# Observer A & B's Views on Work Done to Book in Elevator

• Arman777
In summary, both observers see the elevator go up with a constant velocity, but according to one observer, the work done to the book is zero, while according to the other observer, the work done to the book is nonzero.
Arman777
Gold Member
Think, there's an elevator going upward with constant velocity.Theres two observers, one of them is in the elevator , the other one is on Earth observing the elevator.
The observer in the elevator A carries a book and holds it still.And B is outside

A will think that the total work done to the book is zero.

I am confused here about B.Does B also see the total net work done to the book is zero ?

No. Work is frame variant, so it can be 0 in A's frame and nonzero in B's frame. This is not a relativistic effect, it is true in normal Newtonian physics.

Dale said:
No. Work is frame variant, so it can be 0 in A's frame and nonzero in B's frame. This is not a relativistic effect, it is true in normal Newtonian physics.

I know that work is frame variant.In this special case what will be the total work done for B ? If its nonzero how ?

Can someone help pls why its non-zero ??

Last edited:
Arman777 said:
I know that work is frame variant.In this special case what will be the total work done for B ? If its nonzero how ?

Can someone help pls why its non-zero ??
As I understand the question, you are asking about the total (by all forces) work done on the book according to observer B.
Dale has answered about the work (by the supporting force alone) done on the book according to observer B.

In this scenario and if we consider gravity as an external force, the total work done by all forces is zero for both observers. One can see this as an immediate consequence of the work-energy theorem. Both observers see the kinetic energy of the book to be unchanged. Accordingly, both observers must compute the total work done to be zero.

jbriggs444 said:
As I understand the question, you are asking about the total (by all forces) work done on the book according to observer B.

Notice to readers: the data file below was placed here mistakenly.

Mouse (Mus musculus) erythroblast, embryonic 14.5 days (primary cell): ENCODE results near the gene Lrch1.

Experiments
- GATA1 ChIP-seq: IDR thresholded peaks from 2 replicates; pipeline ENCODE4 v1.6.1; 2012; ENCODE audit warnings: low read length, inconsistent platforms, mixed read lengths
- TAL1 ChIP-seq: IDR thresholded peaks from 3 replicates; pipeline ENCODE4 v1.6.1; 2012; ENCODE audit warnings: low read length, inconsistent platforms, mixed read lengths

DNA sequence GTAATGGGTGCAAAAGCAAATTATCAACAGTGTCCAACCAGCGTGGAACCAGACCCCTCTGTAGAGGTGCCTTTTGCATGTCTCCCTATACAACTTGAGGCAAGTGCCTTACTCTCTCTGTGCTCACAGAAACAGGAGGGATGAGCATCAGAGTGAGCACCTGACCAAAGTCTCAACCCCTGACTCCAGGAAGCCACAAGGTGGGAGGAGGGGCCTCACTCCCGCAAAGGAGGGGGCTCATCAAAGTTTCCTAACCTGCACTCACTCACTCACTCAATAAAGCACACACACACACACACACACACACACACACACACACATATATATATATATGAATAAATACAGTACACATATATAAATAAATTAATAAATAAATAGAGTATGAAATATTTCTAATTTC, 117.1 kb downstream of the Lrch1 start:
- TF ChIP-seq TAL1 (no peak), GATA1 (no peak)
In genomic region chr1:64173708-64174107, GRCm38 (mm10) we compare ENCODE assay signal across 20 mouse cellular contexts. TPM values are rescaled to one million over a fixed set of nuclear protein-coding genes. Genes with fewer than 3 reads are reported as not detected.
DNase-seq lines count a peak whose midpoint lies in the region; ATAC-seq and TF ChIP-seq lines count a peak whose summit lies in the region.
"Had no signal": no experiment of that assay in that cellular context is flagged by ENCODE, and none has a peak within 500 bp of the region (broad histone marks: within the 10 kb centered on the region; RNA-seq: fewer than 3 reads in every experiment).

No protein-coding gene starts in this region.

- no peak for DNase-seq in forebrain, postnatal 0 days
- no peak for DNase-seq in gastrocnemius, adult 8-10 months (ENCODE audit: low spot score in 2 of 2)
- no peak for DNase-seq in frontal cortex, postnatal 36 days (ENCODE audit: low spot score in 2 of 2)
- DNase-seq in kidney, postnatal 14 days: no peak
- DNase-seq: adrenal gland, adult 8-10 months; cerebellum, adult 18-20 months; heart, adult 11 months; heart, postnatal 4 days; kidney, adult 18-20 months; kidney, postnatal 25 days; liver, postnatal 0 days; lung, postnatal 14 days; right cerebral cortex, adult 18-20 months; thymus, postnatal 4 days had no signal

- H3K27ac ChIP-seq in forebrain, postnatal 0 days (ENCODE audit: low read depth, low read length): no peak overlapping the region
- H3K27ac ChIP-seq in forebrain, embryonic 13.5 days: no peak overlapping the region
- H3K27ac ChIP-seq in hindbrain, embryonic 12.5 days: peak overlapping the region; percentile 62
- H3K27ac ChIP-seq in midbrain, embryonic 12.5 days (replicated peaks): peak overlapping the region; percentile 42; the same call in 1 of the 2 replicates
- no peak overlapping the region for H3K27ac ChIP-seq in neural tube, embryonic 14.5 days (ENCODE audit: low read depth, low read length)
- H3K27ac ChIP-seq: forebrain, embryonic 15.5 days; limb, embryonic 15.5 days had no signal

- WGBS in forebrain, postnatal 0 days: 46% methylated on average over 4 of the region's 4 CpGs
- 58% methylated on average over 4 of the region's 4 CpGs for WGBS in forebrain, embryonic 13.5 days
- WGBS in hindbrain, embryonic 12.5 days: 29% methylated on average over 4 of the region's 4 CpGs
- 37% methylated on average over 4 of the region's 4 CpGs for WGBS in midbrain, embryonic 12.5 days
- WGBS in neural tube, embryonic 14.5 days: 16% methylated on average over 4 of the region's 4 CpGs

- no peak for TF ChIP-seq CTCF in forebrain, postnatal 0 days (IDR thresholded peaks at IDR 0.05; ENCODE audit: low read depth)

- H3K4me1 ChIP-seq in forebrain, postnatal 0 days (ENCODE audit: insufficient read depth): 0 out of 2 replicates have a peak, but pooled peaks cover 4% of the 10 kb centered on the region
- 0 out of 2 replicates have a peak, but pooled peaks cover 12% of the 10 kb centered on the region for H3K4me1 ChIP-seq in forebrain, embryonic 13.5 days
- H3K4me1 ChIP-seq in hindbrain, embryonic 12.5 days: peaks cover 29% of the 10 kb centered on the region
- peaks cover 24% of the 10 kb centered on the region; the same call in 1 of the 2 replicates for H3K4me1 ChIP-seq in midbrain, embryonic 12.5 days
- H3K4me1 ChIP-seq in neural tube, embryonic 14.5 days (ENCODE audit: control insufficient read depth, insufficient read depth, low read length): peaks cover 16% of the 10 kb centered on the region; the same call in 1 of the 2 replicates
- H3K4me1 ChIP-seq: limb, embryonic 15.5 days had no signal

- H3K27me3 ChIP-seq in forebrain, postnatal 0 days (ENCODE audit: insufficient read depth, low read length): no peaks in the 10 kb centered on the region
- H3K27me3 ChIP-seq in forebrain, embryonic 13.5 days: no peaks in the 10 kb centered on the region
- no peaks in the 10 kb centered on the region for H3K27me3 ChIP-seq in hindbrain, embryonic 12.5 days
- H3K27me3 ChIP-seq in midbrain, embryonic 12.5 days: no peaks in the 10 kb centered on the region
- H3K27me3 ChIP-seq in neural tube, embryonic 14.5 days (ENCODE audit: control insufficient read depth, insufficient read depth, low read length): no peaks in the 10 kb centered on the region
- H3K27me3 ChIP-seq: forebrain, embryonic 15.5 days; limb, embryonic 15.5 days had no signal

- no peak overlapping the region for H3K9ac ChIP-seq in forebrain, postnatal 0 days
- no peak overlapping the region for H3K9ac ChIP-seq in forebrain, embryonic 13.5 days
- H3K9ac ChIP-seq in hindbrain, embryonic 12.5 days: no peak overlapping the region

Dale has answered about the work (by the supporting force alone) done on the book according to observer B.

In this scenario and if we consider gravity as an external force, the total work done by all forces is zero for both observers. One can see this as an immediate consequence of the work-energy theorem. Both observers see the kinetic energy of the book to be unchanged. Accordingly, both observers must compute the total work done to be zero.

Thanks for confirming.My Professor said that's its non-zero.Thats why I am confused

Arman777 said:
Thanks for confirming.My Professor said that's its non-zero.Thats why I am confused
If one regards gravity as a potential field (putting it over on the energy side of the work-energy relation) and not as an external force (which would put it over on the work side) then the professor's answer becomes correct.

According to B, the total mechanical energy of the system has increased and positive work has been done by the single external force.

According to A, the total mechanical energy of the system has remained unchanged and no work has been done by the single external force.

Edit: First draft of this had reversed A and B. I think I have it right now.

I don't still know the exteral force idea

jbriggs444 said:
According to B, the total mechanical energy of the system has increased and positive work has been done by the single external force.

.

ohh you are talking about mgh...no I don't think he included that

Arman777 said:
I know that work is frame variant.In this special case what will be the total work done for B ? If its nonzero how ?

Can someone help pls why its non-zero ??
The work is ##f\cdot d##. The force is the same in both frames but d is 0 for A and non zero for B. So the work is 0 for A and non zero for B. Both use the same law, ## f \cdot d## , to determine the answer, even though the answers are different.

For B F total is zero ?

Arman777 said:
For B F total is zero ?
If you count gravity as one of the forces acting on the book, yes. If not, no.

A holds a book in hand there's gravity acting on it and there's normal force.They cancel out.And for B the book velocity didnt changed.Cause the elevator goes with constant velocity.

Arman777 said: